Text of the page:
Ascension Day. Laudato Si

The Universe unfolds in God, who fills it completely. Hence, there is a mystical meaning to be found in a leaf, in a mountain trail, in a dewdrop, in a poor person’s face. The ideal is not only to pass from the exterior to the interior to discover the action of God in the soul, but also to discover God in all things. St. Bonaventure teaches us that “contemplation deepens the more we feel the working of God’s grace within our hearts, and the better we learn to encounter God in creatures outside ourselves…” Standing awestruck before a mountain, he or she cannot separate this experience from God, and perceives that the interior awe being lived has to be entrusted to the Lord: “Mountains have heights and they are plentiful, vast, beautiful, graceful, bright and fragrant. These mountains are what my Beloved is to me. Lonely valleys are quiet, pleasant, cool, shady and flowing with fresh water; in the variety of their groves and in the sweet song of the birds, they afford abundant recreation and delight to the senses, and in their solitude and silence, they refresh us and give rest. These valleys are what my Beloved is to me.” St. John of the Cross. # 233-234.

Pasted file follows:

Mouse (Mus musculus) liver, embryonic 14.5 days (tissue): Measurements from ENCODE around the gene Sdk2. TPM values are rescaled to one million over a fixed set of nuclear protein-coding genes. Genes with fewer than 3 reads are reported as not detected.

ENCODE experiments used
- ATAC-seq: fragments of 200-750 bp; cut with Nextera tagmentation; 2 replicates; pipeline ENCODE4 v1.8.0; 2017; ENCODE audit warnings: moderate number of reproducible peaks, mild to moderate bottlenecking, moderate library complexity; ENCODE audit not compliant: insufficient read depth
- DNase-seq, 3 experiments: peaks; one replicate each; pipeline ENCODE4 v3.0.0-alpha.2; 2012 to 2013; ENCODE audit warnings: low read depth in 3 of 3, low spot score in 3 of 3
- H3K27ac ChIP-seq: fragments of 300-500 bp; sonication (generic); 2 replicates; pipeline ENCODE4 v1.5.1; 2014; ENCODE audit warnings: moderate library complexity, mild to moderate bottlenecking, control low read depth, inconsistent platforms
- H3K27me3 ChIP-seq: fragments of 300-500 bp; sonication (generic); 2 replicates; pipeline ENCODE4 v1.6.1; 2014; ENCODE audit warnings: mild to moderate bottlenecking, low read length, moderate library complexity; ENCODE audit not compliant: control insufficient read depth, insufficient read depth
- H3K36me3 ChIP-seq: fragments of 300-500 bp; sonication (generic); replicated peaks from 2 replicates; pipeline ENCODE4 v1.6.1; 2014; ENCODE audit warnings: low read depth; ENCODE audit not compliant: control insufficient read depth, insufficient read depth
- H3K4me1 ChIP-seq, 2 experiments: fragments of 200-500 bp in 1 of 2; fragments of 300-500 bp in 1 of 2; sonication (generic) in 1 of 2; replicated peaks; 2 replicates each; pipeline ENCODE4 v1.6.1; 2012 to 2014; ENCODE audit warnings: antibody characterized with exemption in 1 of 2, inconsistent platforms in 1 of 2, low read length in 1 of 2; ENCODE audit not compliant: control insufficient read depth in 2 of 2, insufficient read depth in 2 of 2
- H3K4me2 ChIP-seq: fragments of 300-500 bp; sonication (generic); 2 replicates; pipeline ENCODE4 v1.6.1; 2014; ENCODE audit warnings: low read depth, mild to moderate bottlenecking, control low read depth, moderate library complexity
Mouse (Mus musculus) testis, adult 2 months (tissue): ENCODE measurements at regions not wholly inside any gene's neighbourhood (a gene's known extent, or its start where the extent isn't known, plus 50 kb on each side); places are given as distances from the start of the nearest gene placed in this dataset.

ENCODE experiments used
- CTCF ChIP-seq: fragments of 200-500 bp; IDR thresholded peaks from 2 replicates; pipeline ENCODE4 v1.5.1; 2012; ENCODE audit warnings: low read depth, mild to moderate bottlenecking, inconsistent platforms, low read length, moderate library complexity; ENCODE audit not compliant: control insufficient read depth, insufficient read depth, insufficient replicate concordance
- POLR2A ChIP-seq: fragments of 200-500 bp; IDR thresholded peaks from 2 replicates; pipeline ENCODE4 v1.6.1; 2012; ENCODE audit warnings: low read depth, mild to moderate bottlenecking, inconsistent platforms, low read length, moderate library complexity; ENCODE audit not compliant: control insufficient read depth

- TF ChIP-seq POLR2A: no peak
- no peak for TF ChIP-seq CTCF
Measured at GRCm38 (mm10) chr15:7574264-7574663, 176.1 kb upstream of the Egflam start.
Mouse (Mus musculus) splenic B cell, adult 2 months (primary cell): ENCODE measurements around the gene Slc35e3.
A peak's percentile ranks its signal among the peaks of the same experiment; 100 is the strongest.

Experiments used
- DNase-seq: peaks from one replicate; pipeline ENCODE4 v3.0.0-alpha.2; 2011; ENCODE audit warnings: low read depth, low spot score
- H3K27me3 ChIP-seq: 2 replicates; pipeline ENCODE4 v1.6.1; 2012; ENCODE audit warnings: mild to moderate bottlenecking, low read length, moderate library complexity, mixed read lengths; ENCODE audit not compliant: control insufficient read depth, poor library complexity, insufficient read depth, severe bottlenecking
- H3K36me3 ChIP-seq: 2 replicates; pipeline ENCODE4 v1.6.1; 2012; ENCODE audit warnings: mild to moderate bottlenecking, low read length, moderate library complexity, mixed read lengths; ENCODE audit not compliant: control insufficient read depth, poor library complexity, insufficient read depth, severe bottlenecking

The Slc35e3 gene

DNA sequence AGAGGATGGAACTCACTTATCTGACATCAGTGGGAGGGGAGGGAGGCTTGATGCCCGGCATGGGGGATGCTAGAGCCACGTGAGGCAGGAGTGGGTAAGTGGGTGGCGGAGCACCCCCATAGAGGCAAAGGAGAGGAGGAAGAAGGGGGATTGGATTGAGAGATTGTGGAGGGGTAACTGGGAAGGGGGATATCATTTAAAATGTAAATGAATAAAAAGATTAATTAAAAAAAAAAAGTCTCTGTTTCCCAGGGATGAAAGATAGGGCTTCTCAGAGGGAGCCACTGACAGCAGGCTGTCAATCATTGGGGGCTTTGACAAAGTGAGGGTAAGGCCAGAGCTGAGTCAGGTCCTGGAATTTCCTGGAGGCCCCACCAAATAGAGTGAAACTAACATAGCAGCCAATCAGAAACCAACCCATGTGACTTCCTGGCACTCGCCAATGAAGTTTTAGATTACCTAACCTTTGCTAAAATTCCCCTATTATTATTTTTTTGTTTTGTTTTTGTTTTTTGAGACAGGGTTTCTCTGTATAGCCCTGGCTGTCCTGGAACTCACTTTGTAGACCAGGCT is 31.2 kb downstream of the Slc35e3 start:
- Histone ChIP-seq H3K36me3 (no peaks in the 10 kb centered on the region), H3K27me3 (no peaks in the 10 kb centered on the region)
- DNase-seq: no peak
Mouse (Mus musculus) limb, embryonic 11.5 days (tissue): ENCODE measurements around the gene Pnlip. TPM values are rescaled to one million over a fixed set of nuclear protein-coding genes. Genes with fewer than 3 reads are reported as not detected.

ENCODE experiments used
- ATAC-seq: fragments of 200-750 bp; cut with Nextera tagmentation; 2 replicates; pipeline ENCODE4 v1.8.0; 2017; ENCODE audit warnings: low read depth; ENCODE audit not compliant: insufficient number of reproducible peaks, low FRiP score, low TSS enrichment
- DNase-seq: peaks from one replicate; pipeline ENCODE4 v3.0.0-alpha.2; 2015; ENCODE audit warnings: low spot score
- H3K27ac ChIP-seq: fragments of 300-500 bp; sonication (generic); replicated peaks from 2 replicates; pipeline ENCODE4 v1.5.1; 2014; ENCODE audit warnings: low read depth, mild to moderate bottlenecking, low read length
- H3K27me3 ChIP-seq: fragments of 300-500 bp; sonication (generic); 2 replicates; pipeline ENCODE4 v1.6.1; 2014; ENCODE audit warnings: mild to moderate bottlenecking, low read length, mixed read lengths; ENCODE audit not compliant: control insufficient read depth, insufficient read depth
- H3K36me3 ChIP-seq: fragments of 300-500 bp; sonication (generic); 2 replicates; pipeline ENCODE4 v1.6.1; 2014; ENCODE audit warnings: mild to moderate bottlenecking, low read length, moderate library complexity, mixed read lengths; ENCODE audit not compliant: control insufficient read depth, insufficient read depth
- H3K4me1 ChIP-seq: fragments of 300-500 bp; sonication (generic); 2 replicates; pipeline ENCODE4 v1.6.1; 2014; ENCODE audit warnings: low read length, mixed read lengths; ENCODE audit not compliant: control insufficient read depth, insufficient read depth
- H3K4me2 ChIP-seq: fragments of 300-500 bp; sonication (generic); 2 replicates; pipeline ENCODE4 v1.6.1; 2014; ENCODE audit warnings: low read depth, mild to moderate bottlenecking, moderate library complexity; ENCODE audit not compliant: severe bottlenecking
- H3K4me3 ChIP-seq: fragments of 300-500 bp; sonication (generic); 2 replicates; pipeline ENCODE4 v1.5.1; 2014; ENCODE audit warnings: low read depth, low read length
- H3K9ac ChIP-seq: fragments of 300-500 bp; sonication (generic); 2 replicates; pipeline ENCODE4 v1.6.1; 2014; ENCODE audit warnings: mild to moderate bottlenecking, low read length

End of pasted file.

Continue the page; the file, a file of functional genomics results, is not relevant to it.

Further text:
One thought on “Ascension Day. Laudato Si

  1. I remember (with a degree of embarrassment) when flying back from the Rome and Assisi Parish Pilgrimage and seeing the most amazing cloud formations around us saying, much too loudly, “Look how much He loves us to give us a world like this”. Nothing like stating the obvious!

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